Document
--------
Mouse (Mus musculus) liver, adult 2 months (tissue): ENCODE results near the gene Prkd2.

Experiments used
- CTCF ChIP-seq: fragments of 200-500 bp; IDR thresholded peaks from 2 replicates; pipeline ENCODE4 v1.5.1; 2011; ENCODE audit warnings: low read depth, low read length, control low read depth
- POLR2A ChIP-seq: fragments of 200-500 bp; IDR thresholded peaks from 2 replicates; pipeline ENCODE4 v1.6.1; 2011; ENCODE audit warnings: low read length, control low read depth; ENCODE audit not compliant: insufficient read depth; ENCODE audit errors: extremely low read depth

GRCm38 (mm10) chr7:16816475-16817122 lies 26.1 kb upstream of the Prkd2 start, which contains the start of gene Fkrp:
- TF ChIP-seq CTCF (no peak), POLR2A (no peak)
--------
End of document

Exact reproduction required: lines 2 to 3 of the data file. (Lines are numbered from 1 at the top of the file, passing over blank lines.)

Experiments used
- CTCF ChIP-seq: fragments of 200-500 bp; IDR thresholded peaks from 2 replicates; pipeline ENCODE4 v1.5.1; 2011; ENCODE audit warnings: low read depth, low read length, control low read depth